A provision in the proposed tax reform package working through Congress would eliminate the deduction for state and local taxes, hitting high-income earners in high-tax states most of all. According to the calculations of Bloomberg Politics (as seen in the maps above and below) residents of congressional districts in Central and Northern Virginia would be among those most impacted.
It amuses me to see how foes of tax reform highlight this negative impact without looking at the larger context. The tax reform package that hurts higher-income households by eliminating the state-local tax deduction more than offsets that loss by lowering tax rates for higher-income households. Unfortunately, Bloomberg doesn’t publish a map showing how it all nets out.
The architects of tax reform maintain logical consistency. They favor measures that reduce loopholes, broaden the tax base, and lower tax rates for everyone. The critics’ arguments are incoherent. They favor preserving the state-local tax deduction, which favors the rich, and oppose the lower tax rates, which favor the rich. They don’t reveal the real reason for their opposition, that the state-local tax deduction will hurt high-tax states and localities.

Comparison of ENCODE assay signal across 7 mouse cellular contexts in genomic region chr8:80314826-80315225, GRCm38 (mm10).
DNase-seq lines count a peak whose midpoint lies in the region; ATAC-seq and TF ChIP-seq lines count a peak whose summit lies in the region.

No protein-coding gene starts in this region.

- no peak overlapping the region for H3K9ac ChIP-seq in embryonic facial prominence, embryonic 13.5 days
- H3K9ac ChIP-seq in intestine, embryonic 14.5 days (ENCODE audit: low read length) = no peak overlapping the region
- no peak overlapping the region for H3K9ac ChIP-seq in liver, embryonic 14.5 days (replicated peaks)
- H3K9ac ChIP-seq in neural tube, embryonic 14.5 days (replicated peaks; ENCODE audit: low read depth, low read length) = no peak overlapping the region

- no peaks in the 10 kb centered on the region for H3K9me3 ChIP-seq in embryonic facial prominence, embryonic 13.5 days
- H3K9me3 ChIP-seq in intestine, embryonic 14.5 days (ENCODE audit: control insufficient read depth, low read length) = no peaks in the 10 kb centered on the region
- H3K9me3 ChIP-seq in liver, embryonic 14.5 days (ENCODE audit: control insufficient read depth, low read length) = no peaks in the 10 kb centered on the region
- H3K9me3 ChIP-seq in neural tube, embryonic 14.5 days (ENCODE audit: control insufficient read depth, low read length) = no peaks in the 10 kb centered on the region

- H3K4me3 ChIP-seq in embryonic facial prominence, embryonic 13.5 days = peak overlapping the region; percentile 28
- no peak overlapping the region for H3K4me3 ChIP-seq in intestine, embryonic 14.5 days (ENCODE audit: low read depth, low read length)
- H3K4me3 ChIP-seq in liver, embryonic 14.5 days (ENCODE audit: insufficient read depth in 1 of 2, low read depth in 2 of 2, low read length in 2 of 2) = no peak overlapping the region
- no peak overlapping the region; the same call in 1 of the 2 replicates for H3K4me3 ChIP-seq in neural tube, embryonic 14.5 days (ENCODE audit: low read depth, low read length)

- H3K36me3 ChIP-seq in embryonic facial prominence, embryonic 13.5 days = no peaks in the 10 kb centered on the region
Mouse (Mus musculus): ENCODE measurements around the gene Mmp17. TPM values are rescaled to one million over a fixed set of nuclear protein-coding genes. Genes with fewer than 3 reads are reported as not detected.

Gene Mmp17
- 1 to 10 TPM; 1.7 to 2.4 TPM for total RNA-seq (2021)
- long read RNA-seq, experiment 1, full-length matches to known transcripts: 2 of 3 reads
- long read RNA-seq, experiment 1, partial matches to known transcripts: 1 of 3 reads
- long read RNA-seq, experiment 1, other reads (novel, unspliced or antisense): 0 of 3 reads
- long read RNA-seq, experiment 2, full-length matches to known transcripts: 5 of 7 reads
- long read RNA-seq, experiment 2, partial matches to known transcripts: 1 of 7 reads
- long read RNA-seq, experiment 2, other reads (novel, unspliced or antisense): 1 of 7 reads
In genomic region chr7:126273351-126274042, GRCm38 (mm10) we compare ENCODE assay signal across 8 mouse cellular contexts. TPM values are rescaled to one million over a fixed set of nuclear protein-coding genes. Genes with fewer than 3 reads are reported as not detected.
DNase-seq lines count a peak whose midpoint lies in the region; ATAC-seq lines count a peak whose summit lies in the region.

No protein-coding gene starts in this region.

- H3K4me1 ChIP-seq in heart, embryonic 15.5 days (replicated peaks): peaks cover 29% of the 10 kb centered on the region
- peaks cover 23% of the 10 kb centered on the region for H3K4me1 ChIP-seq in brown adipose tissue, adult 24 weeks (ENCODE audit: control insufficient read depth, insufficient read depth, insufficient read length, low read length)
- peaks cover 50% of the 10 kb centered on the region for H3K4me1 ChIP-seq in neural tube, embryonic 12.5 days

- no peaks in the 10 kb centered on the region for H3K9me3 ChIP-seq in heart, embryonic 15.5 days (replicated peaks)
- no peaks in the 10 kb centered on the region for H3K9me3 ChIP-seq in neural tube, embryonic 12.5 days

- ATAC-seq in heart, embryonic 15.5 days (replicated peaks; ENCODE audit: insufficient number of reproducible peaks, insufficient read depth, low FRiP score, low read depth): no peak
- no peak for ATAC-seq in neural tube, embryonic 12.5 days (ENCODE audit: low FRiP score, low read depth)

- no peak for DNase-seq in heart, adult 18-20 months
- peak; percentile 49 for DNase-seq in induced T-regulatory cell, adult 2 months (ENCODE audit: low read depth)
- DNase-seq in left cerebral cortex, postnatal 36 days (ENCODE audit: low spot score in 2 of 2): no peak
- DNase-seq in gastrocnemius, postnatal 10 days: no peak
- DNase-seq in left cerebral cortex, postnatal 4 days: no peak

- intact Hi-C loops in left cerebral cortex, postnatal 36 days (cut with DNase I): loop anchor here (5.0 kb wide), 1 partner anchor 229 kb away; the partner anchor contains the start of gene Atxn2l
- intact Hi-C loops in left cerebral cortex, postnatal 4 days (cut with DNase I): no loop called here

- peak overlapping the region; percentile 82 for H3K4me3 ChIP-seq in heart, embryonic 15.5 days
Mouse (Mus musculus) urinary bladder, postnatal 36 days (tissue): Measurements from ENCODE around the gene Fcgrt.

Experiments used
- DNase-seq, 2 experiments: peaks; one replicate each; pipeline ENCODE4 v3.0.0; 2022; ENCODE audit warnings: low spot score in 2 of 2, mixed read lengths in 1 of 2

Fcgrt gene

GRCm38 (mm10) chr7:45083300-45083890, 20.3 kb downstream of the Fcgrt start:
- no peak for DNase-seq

The state-local tax loophole is worth about $1.3 trillion over 10 years, according to Bloomberg. That’s a massive subsidy for high-tax states and the Blue State tax-and-spend governance model, and it insulates those states from the consequences of their policies. Eliminating the subsidy will accelerate the flight of high-income households from high-tax states (mostly blue states) to low-tax states (mostly red states), thereby undermining blue-state tax bases and accelerating their rush to fiscal ruin.
Insofar as Virginia is a purple state trending blue, eliminating the loophole will impact our state more than most. On the other hand, if Virginians had to absorb the full cost of our tax-and-spend habits, we might be more parsimonious with our public dollars. And that is a thing that many devoutly wish for.
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